All nouns are capitalized in German!
In English only proper nouns such as people's names are capitalized. In German, however, every noun is capitalized: Mann, Frau, Mädchen, Apfel, etc. The good news is that this helps you tell nouns apart from other types of words.
Thanks for the heads up Luis! This really helped me grasp the language better.
More on German capitalization rules: http://german.about.com/library/weekly/aa020919a.htm Apparently it has been up for debate in the past.
Maybe I'm stating something obvious here that has already been discussed at length, but in the descriptions/summaries for the German lessons (for English speakers) all the nouns are shown with small letters (e.g. business - "bestellungen, laden, kleinanzeigen, beitrag, beratung, artikel, kasse"), which is plainly wrong and would not occur under any circumstances.
to be fair, under one circumstance: "laden" as a verb is undercase, but that's obviously not the situation here.
In German (and Luxembourgish), all nouns are capitalized. This was also practiced in Danish before the spelling reform of 1948, and in English during the 18th century (as in Gulliver's Travels, and most of the original 1787 United States Constitution). (wikipedia, capitalization)
Thanks. That's extremely helpful and very enlightening. It certainly makes learning the language a lot less confusing.
Wow, thank you, now I understand that I won't have to memorize every word that has a capital letter :P I really thought I would have to!
Anything you can touch are capitalised in German, as well as things ending in ung for some reason.
-ung seems to be loosely equivalent to a gerund-making -ing (and such words are feminine). Some nouns are abstract--I think the grade school rule in English gets extended to person, place, thing, or idea. You can't touch die Chemie, for example, but it is nevertheless a noun.
English language also had capitalized Nouns in 17th and 18th century. But not before. It seems to have been a fad for some time.
That's why capitalization is impotant:
Der gefangene Floh. The trapped flea. Der Gefangene floh. The prisoner escapes.
Just one correction: "floh" is the past tense form of "fliehen": "The prisoner escaped."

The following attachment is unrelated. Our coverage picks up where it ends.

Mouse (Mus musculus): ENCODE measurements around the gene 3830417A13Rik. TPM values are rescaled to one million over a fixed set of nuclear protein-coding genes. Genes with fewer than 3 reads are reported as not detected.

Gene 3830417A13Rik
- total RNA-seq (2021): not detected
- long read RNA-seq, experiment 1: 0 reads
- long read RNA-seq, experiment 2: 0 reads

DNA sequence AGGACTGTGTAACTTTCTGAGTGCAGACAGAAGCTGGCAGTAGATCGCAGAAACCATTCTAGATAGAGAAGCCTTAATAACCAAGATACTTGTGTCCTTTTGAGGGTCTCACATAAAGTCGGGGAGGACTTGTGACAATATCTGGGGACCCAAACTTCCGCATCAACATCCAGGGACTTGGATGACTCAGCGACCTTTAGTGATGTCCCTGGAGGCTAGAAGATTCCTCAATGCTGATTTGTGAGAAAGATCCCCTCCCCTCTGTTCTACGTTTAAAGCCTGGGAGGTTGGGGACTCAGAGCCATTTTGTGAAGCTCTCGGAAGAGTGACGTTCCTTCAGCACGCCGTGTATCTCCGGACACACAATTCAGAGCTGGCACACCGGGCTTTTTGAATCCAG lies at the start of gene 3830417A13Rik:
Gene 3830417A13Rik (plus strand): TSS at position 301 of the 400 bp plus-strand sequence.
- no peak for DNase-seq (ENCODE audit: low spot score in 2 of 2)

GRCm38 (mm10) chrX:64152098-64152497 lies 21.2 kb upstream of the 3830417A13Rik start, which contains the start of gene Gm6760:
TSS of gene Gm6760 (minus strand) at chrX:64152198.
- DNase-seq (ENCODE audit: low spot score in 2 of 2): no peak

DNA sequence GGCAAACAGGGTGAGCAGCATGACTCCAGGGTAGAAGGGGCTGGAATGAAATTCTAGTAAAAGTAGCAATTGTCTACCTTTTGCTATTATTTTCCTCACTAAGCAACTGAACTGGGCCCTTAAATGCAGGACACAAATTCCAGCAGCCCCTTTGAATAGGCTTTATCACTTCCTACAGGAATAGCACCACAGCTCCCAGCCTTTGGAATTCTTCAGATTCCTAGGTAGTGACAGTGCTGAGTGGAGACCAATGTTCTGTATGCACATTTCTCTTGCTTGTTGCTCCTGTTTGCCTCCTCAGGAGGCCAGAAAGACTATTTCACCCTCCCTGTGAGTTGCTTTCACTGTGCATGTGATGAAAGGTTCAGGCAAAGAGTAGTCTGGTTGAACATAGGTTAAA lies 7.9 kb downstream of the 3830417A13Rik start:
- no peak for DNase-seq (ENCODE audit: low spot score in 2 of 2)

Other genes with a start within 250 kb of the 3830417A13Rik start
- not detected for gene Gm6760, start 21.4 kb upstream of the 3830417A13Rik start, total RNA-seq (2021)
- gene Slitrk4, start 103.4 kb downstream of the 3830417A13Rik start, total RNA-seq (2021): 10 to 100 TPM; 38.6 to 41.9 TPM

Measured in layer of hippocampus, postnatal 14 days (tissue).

It's hard to keep up with it on the practice sessions since you're timed. I'm glad they don't take off for it.
I like that the program told me that. The other one i used just had me memorizing sentances, It wasn't teaching to me like i was going to ectualy use it. It was hard because it didn't teach me grammar rules for german!
There are some awkward ones though. I seem to remember Adjectives used as nouns are usually capitalised eg das Rote= the red one but there are times when it's not
I only started learning german today, but I think that Rote, although it's used as an adjective in that phrase, is also a Noun, so it makes sense.
When I was in school, I used as a rule of thumb that anything that is accompanied by an article is capitalized. Did not work always, but often enough ;)
Yeah, that's great news for beginners. I'm really enjoying my first week with German!!!
In that spirit: it would be nice if the android app respected that fact, too.
Thanks! I was wondering why there was so much capitalization for words that seemingly didn't need to be capitalized... this makes so much more sense! :)
Thanks for the tip! I just started Duolingo, and sometimes the nouns are kinda annoying!
Danke! I'm learning Deutsch so I need all the luck, and concentration, I can get.
I noticed that when i started learning the language. I've never known why though...
No, verbs and articles are not capitalized (except in special cases, such as if the verb or article is the first word in the sentence).
It is nice to know that all nouns are capitalized in German! I would like to know the origin or reason for that...could be the people from German, usually are very tall!!!
Leo. Maguana, Santiago Rodriguez
Thanks for help! yes is very different from English or Spanish but is true that is very helpful for non-German-speakers ( or half :P ).
"The good news is that this helps you tell nouns apart from other types of words."
I hadn't thought about it that way. But you are right: it might actually be the one and only feature of German grammar that makes it easier and not harder.
I don't believe that capitalized all the nouns are a good thing. It may mess up a little bit when you need to find the somebody's name. If you don't know brazilian names, for instance, you can search on a portuguese text for the Capitalized words.
Where are you from? I thought you don't speak english becauase it says you're learning it.